The 6th Annual Ocean City Film Festival kicks off March 3. The festival features more than 100 films, dozens of which will be from local or regional filmmakers. Many of those are from Maryland, including this one. This film has been submitted to several festivals, but OCFF is the first, American festival to accept il Messaggero and premiere it to those in the area.
Pete Ferraro is the Director of Marketing and Creative Services at WBFF Fox 45 in Baltimore. He’s worked in television for about 30 years. He’s a 10-time, Emmy Award winner. He’s the President of Easy Street Productions, LLC. He founded the company, which serves the archival stock footage needs of documentary, commercial and non profit TV. He was a Communications major who graduated from Clarion University in 1990. Clarion is outside, or just north of Pittsburgh where he was born in 1967. He came from Italian immigrants who traveled here from San Pietro, a small town in the southern part of that country, in a region called Calabria. Ferraro’s parents settled in Sharpsburg, a suburb of Steel City. Sharpsburg is a place where a lot of Italian immigrants came and now live. Many of them from San Pietro.
As such, Ferraro’s father had the idea to record audiotapes of people in San Pietro to take as messages to family members living in Sharpsburg. Back in the 60’s, poor people didn’t have telephones. Sending letters by mail was the only source of communication, so Ferraro’s father thought his audiotapes would be a more personal way to connect people. He recorded the messages on a reel-to-reel machine. He came to the United States, delivered the messages but afterwards the audiotapes sat in his basement for decades, 50 years in fact. Growing up, Ferraro had known about these tapes, but it was after Ferraro’s father passed in December 2014 that Ferraro considered doing something with those tapes and telling his father’s story.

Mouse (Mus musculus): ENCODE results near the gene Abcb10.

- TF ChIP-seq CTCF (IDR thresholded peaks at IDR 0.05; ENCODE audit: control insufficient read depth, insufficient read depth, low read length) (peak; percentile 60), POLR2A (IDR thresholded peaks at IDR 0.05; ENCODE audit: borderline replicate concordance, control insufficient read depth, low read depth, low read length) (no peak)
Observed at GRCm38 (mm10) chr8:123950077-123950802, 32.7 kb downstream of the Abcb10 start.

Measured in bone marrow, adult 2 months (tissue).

Funding came from the Russo Brothers Italian American Film Forum, which is partnered with the Italian Sons and Daughters of America and the National Italian American Foundation. Ferraro pitched his father’s story and out of 200 entries or so, his was chosen for a grant from the Russo brothers. Ferraro got the good news on April 1, 2021. He bought a book on how to produce a documentary, which he read in about four or five days. One hurdle was translating the audiotapes, which were all in Italian. Ferraro does speak the language but his mother helped him to translate the messages, as well as help track down the relatives of the people on those tapes.
Tracking down the relatives became important because Ferraro essentially wanted to do what his father did 50 years prior. Instead of playing the tapes for sons and daughters, as his father did, Ferraro would play the tapes for the grandsons and granddaughters. If one has seen the Oscar-nominated documentary Summer of Soul (2021), there is a parallel where the reactions of people are caught on camera as they hear these tapes for the first time.
Restoring the audiotapes wasn’t an easy task. The tapes were half-a-century in age. Ferraro had previously worked with Andrew Eppig, the senior sound designer and production engineer at Cleancuts & Cerebral Lounge in Baltimore. Eppig was able to provide a digital restoration of the tapes that Ferraro could play for the family members and then utilize for his film. Ferraro wanted to emphasize that everyone has a story and so many get lost to the annals of time. This project not only honors his father’s legacy but the legacy of so many Italian immigrants, as Ferraro says America is a country of immigrants, so recognizing that is recognizing what it means to be American.
Saturday, March 5 at 2:30 p.m. at Seacrets.
Running Time: 1 hr. and 3 mins.
For more information, go to https://ocmdfilmfestival.com/.
To learn more, go to the il Messaggero website, https://www.facebook.com/IlMessaggeroDocumentary